- Hardcover: 336 pages
- Publisher: Doubleday; First edition (May 1, 2012)
- Language: English
- ISBN-10: 0385533748
- ISBN-13: 978-0385533744
- Product Dimensions: 6.4 x 1.2 x 9.5 inches
- Shipping Weight: 1.6 pounds
- Average Customer Review: 122 customer reviews
- Amazon Best Sellers Rank: #737,153 in Books (See Top 100 in Books)
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Top of the Rock: Inside the Rise and Fall of Must See TV Hardcover – May 1, 2012
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"To detail the exuberant 1990s’ events in the Peacock Network’s ascendancy (with such shows as Frasier, Friends, Seinfeld, Will & Grace, and ER) Littlefield and novelist Pearson interviewed more than 50 actors, writers, producers, agents and executives...Littlefield unleashed a ‘financial geyser’ at NBC, and these revelatory glimpses of those glory days make this one of the more entertaining books published about the television industry.”
"Littlefield's compulsively readable saga, Top of the Rock, is a great tale of folly."
--Dick Donahue for PW
"A fascinating oral history of shows like Seinfeld that defined an era."
--New York Daily News
“A chronicle of the last golden age of network television, [Top of the Rock] is the literary equivalent of a former NBC Thursday night lineup…Littlefield is the ultimate Must See insider. The mini-histories are a blast…full of fresh detail.”
--The Hollywood Reporter
"The former president of entertainment at NBC chronicles his tenure with the peacock with a little help from his friends, including Jerry Seinfeld, Kelsey Grammar, Sean Hayes, and a few assorted suits who helped him schedule and nuture some of the most memorable shows on the tube, including Cheers, Friends, and Seinfeld. And as entertained as audiences were by those programs, the real show was happening behind the scenes, where larger-than-life egos clashed over details large and small. Readers interested in the history of the network or simply wanting to hear the dish, as well as others interested in breaking into the TV biz, will find much to enjoy in this charming reliving of Littlefield's glory days."
"With entertaning insider's perspective, Littlefield transports readers back to a seemingly magical time when half the country would watch the same show."
About the Author
WARREN LITTLEFIELD is the former NBC president of entertainment. Previous to that, he was the NBC comedy executive who developed such hit shows as The Cosby Show and The Fresh Prince of Bel-Air. He currently runs his own television production company.
T. R. PEARSON is the author of fourteen novels, including A Short History of a Small Place, and Warwolf. This is his fifth nonfiction book.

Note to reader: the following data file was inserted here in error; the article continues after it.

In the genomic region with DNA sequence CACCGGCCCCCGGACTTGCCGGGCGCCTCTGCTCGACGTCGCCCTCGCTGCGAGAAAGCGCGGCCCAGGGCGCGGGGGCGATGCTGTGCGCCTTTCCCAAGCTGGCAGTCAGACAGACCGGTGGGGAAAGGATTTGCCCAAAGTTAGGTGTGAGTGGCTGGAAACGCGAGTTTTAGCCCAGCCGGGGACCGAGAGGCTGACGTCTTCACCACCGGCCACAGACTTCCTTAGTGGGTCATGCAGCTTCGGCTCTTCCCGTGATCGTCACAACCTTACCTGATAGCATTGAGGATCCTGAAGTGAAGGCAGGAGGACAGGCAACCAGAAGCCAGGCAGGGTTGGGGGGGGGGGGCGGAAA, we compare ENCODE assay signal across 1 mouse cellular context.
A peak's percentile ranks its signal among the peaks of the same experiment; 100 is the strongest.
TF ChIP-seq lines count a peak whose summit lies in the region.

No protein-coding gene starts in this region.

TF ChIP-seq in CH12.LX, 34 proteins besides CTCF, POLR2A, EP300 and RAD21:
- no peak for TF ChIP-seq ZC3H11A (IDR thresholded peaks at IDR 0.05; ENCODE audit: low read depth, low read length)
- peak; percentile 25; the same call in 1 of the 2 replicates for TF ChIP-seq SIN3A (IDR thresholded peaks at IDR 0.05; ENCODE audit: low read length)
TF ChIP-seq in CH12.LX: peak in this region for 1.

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There are some interesting facts and anecdotes revealed along the way, but much of the book felt like an excuse for Littlefield to settle a couple of old scores. Way too much of the book involves Littlefield and his former subordinates trashing Kelsey Grammer (described as a difficult actor with bad judgment and a substance abuse problem) and NBC president Don Ohlmeyer (depicting him as a boorish drunk with no creative instincts who contributed nothing to the success of the network's schedule) and touting his creative brilliance. It may all be true, but it still felt like sour grapes and became very tiresome.
All in all, it's worth reading if you're student of TV history, but it's not a very good book... not nearly as fascinating, revealing or well written as Season Finale: The Unexpected Rise and Fall of the WB and UPN, Susanne Daniels' recent memoir of programming the WB, which later merged with its rival UPN to create the CW, a book I highly recommend.
I enjoyed this book,written by the ex head of NBC programming,Warren Littlefield. The title of the book details when NBC was the #1 network in the 80's.The book goes into detail how NBC's powerhouse Thurs night shows e.g "Seinfeld, CheersFamily Ties, Hill St. Blues" all became hits.It was interesting reading the actors/writers/producers account how the shows made it from pilots to the primetime schedule. Its a fast paced book,I recommend it. Sue Adams
Given the amount of people involved in each show, it is unclear for a reader to determine how much credit should be given to Mr.Littlefield's contributions to each of these and other shows through the years but the quotes attributed to the people interviewed (from Jerry Seinfeld to Jim Burrows to Bob Wright to Jack Welch) suggest that it was indeed substantial. If this book has a second theme, it would be to serve as documentation that James Burrows was the greatest thing to ever happen to television sitcoms and that former NBC executive Dan Ohlmeyer (who was eventually allowed to fire Littlefield) was a chronic and moving obstacle.
Mr. Littlefield's former boss, the now deceased Brandon Tartikoff, once said that Mr. Littlefield was like a cockroach who could survive a nuclear war. We get to see those survival instincts in this book. For example, little credit is given to Mr. Littlefield's predecessors (Grant Tinker and Brandon Tartikoff) until the closing acknowledgments at the back of the book. In the last full chapter, Mr. Littlefield completes his attack on who proved to be his ultimate successor (Jeff Zucker) but with an eye to the future (the back cover suggests that Mr. Littlefield owns a television production company), he blows a kiss to the current NBC programming head, Comcast's Bob Greenblatt.
So Littlefield gets to fire the first shots. I can't wait to read the sequels from Jeff Zucker, Dan Ohlmeyer and Bob Wright.